NEVERSON v. The STATE.
-- October 25, 2013
Kenneth Wayne Sheppard, for Appellant.Robert D. James Jr., Leonora Grant, for Appellee.
Valerina Neverson was convicted by a jury of voluntary manslaughter as a lesser included offense of malice murder, felony murder, aggravated assault and possession of a knife during the commission of a crime.1 She appeals following the denial of her motion for new trial, arguing that the evidence did not support her conviction, that the trial court erred by failing to charge the jury on the defense of habitation, and that her trial counsel was ineffective for failing to object to the court's instructions. Having considered Neverson's claims of error, we now affirm.
1. Neverson does not assert a challenge to the legal sufficiency of the evidence, instead challenging the evidence on the “general grounds,” see OCGA §§ 5–5–20 & 5–5–21, which is a matter solely addressed to the discretion of the trial judge. E.g., Choisnet v. State, 292 Ga. 860, 862, 742 S.E.2d 476 (2013). In this case, the trial court applied the proper legal standard and rejected Neverson's “general grounds” challenge.2
Moreover, although not specifically raised, we will address the legal sufficiency of the evidence to support the jury's verdict.3
In doing so, we apply the familiar standard of Jackson v. Virginia, 443 U.S. 307, 99 S.Ct. 2781, 61 L.Ed.2d 560 (1979), asking whether any rational trier of fact could find beyond a reasonable doubt from the evidence adduced at trial that [Neverson] is guilty of the crimes of which [s]he was convicted. See 443 U.S. at 319(III)(B), 99 S.Ct. 2781. As to the legal sufficiency of the evidence, we view the evidence in the light most favorable to the verdict, and we put aside any questions about conflicting evidence, the credibility of witnesses, or the weight of the evidence, leaving the resolution of such things to the discretion of the trier of fact. Hayes v. State, 292 Ga. 506, 506, 739 S.E.2d 313 (2013).
White v. State, 293 Ga. 523, 523(1), ––– S.E.2d –––– (2013).
Construed in the appropriate light, the evidence introduced at trial showed that on the night of the crime, Neverson and some others were playing cards on the porch outside her apartment. The victim, 17–year–old Jataun Stallings, had been visiting and drinking at an apartment above Neverson's and he and some others from that apartment came to Neverson's porch and were allowed to join the card game. Although there were no problems at first, Stallings, who had been drinking, became upset when he thought someone had taken his cell phone. Stallings' friends attempted to get Stallings to leave, but he refused and he and Neverson's boyfriend began fighting.4 Although Neverson was not directly involved in the fight, and, according to witnesses, her boyfriend appeared to be winning the fight and did not need any help, at some point Neverson went inside her apartment and came back out with a knife. She stabbed Stallings in the chest, inflicting a seven-inch gaping wound. Stallings immediately fell to the ground, but Neverson continued to punch and hit him until she was pulled off. Stallings' friends dragged him a short distance away, and he died a short time later. None of the witnesses saw Stallings with a knife or gun, and no weapons were recovered from his person, although testimony was presented that he may have been swinging a liquor bottle at Neverson's boyfriend.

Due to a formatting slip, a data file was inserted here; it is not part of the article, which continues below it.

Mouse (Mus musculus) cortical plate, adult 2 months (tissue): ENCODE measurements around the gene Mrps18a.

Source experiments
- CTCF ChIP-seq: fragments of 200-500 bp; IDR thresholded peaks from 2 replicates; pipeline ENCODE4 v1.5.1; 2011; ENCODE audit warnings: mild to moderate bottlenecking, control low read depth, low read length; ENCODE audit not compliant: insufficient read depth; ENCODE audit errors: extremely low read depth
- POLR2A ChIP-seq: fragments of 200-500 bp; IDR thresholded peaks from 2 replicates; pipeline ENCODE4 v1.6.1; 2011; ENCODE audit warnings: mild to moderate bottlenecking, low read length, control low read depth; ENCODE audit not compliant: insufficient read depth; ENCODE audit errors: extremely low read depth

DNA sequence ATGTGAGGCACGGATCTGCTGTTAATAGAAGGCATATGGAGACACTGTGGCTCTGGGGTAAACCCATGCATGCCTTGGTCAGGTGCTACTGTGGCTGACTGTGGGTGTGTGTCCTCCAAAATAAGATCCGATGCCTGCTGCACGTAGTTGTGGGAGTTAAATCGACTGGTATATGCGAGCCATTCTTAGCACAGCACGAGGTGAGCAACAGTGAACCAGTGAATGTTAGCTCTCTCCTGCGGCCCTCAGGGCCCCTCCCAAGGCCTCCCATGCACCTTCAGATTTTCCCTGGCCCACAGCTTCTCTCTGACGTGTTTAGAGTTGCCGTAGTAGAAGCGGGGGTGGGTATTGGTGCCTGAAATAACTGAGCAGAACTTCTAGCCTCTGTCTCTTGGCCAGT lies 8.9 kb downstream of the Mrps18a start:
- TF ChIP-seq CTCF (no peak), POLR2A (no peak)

An officer responding to the scene testified that Neverson told him that a fight broke out while she, her boyfriend, Stallings and others were playing cards, and that Stallings charged them, but she denied that she stabbed Stallings. However, the officer noticed she was holding a kitchen towel with blood on it, and subsequently a knife with blood on it was recovered from a utensil container in the kitchen/dining area of Neverson's apartment.
This evidence, as well as other evidence adduced at trial, was more than sufficient to authorize Neverson's conviction under the appropriate appellate standard. And although Neverson argued at trial that she acted in self-defense, “conflicts in the evidence, questions about the credibility of witnesses, and questions about the existence of justification are for the jury to resolve. In this case, the jury was free to accept the evidence that the stabbing was not done in self-defense and to reject any evidence in support of a justification defense.” (Citations and punctuation omitted.) Grimes v. State, ––– Ga. ––––, 748 S.E.2d 441 (2013). Shaw v. State, 292 Ga. 871, 872(1), 742 S.E.2d 707 (2013).